ABSTRACT: Alexandrium minutum is one of several dinoflagellate species capable of producing paralyticshellfish toxins. Previous work suggests that toxin levels are influenced by a number of parameters,including dinoflagellate-associated bacteria. In the present study, a toxin-producing cultureof A. minutum isolated from Anakoha Bay in the Marlborough Sounds of New Zealand was subjectedto an antibiotic treatment regimen designed to eliminate the associated bacteria. Antibiotics usedincluded penicillin, streptomycin, kanamycin and tetracycline (Treatment 1); ciprofloxacin andgentamicin (Treatment 2); and penicillin, streptomycin and ciprofloxacin (Treatment 3). Enzymeimmunoassay showed that saxitoxin levels in the A. minutum culture fell significantly following thefirst round of antibiotic treatment, and this coincided with a large reduction in the associated copiotrophicbacterial population. HPLC data indicated that there was also a reduction in gonyautoxins(GTX1–3). The oligotrophic population was more difficult to eliminate and required 2 additionalrounds of antibiotic treatment, but saxitoxin levels did not change any further. Scanning laser confocalmicroscopy following acridine orange staining was used to observe intracellular bacteria-like particles,which were considerably reduced by the end of the treatments, probably due to the inclusionof antibiotics that penetrate eukaryotic cells. Algal mean generation times were not significantlyaffected by the antibiotic treatments. Qualitative and quantitative changes in toxin production coincidedwith a reduction in the culturable, copiotrophic and/or intracellular bacteria in the A. minutumAnakoha A culture. The premise that bacteria can exert a strong influence on algal toxicity wassupported by this study, although the mechanisms remain unknown.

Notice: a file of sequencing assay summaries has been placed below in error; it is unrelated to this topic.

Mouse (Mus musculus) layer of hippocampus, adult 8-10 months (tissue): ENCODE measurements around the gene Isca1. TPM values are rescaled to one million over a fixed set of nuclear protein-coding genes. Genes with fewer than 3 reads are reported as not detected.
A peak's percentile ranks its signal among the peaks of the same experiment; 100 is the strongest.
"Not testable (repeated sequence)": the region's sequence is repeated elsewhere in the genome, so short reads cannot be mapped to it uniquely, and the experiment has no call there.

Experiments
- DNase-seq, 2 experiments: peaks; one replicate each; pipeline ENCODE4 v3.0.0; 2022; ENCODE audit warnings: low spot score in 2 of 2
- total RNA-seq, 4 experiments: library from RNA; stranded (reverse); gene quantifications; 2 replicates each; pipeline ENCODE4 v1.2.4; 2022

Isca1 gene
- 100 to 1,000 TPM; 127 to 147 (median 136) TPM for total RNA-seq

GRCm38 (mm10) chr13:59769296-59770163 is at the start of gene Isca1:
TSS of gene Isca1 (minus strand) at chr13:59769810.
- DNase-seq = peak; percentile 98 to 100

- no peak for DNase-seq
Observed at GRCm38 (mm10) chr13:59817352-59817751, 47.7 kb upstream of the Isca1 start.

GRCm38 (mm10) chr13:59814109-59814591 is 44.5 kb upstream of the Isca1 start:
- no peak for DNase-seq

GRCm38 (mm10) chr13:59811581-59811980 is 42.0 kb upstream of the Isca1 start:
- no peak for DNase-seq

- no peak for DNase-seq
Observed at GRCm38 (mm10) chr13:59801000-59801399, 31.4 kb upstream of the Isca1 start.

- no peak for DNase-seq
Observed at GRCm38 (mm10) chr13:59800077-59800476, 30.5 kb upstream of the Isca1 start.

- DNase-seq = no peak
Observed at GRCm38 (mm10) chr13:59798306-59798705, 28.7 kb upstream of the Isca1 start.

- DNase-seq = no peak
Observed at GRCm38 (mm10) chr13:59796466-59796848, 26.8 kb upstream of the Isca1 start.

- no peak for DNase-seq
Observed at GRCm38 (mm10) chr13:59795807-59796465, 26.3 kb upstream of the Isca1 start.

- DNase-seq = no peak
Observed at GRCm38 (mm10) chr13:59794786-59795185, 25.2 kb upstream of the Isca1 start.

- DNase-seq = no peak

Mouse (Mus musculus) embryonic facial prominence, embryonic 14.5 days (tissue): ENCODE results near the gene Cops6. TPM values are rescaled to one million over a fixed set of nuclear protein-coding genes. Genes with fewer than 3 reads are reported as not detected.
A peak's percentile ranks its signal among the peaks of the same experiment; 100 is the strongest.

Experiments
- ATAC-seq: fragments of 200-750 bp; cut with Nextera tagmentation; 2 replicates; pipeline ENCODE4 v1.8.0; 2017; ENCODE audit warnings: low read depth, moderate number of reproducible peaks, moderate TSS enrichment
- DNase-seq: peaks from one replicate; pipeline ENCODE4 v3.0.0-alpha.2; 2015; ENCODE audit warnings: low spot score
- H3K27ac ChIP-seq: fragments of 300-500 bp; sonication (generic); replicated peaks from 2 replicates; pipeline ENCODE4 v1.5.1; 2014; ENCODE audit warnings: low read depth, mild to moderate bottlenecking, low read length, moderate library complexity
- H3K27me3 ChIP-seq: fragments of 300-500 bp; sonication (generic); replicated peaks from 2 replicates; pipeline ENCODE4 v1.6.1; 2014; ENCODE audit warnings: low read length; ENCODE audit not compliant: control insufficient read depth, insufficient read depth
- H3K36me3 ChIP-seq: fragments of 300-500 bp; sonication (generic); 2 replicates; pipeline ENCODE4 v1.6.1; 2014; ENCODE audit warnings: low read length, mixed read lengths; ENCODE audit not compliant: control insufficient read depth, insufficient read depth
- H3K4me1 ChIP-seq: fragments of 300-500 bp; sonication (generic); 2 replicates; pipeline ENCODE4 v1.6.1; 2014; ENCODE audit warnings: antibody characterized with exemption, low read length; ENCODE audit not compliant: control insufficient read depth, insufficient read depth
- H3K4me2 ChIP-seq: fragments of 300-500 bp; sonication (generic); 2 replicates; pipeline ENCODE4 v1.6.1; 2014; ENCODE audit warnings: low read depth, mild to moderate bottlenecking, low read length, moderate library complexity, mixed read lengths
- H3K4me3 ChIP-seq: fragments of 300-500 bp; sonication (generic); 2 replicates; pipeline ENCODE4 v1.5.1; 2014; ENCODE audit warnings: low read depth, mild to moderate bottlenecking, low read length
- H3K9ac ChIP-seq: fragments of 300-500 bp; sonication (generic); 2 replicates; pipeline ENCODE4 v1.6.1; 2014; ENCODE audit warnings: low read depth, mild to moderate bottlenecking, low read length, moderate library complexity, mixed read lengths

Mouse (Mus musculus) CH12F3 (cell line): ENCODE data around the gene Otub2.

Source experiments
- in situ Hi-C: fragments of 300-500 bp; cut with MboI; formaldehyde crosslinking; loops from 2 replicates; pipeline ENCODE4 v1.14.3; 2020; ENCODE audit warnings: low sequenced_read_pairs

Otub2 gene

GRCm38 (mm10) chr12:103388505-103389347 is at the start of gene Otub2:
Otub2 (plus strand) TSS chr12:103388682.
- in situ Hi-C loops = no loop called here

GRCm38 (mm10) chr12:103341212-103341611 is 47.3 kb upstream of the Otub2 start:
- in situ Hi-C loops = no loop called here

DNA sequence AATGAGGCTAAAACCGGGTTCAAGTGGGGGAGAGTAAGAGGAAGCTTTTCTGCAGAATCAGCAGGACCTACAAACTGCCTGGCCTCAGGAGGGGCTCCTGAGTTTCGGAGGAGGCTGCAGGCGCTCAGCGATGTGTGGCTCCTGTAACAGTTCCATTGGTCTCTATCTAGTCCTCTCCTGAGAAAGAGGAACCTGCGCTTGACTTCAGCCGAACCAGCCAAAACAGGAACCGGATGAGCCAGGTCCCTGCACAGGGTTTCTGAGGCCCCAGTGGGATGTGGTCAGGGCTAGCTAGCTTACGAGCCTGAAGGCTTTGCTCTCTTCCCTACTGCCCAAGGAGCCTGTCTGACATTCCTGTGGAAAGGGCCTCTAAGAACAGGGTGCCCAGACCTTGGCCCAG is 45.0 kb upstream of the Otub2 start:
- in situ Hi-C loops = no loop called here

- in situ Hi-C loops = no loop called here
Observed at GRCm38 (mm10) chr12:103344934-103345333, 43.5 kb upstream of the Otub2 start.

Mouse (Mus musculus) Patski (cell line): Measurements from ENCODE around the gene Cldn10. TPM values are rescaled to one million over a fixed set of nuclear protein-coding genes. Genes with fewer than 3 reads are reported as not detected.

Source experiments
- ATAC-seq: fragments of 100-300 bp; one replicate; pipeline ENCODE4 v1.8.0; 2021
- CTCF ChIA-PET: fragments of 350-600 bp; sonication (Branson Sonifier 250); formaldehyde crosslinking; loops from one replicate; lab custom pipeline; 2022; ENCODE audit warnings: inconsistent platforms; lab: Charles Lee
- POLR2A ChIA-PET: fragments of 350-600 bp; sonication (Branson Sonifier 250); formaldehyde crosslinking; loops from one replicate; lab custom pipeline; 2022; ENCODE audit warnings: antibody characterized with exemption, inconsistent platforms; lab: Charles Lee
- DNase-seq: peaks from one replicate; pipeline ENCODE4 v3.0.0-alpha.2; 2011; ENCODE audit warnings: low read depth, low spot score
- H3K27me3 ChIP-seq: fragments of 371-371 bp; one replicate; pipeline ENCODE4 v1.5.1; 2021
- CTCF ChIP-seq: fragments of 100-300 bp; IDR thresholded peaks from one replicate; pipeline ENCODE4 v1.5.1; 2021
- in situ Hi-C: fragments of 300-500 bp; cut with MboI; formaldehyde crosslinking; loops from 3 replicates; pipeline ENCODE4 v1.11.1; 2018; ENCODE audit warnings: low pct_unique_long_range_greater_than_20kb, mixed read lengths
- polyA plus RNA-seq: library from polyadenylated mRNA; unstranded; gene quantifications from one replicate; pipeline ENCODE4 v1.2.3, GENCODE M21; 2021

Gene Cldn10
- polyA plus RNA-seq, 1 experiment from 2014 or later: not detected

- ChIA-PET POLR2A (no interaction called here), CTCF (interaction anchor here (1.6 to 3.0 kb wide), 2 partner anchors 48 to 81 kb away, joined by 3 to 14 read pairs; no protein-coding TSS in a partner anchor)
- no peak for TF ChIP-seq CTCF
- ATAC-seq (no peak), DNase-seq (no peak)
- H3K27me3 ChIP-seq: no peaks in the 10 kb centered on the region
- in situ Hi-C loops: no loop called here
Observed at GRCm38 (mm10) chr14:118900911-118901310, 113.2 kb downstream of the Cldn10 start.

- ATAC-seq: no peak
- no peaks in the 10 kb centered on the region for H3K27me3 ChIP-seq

|Journal||Aquatic Microbial Ecology|
|Publication status||Published - 2007|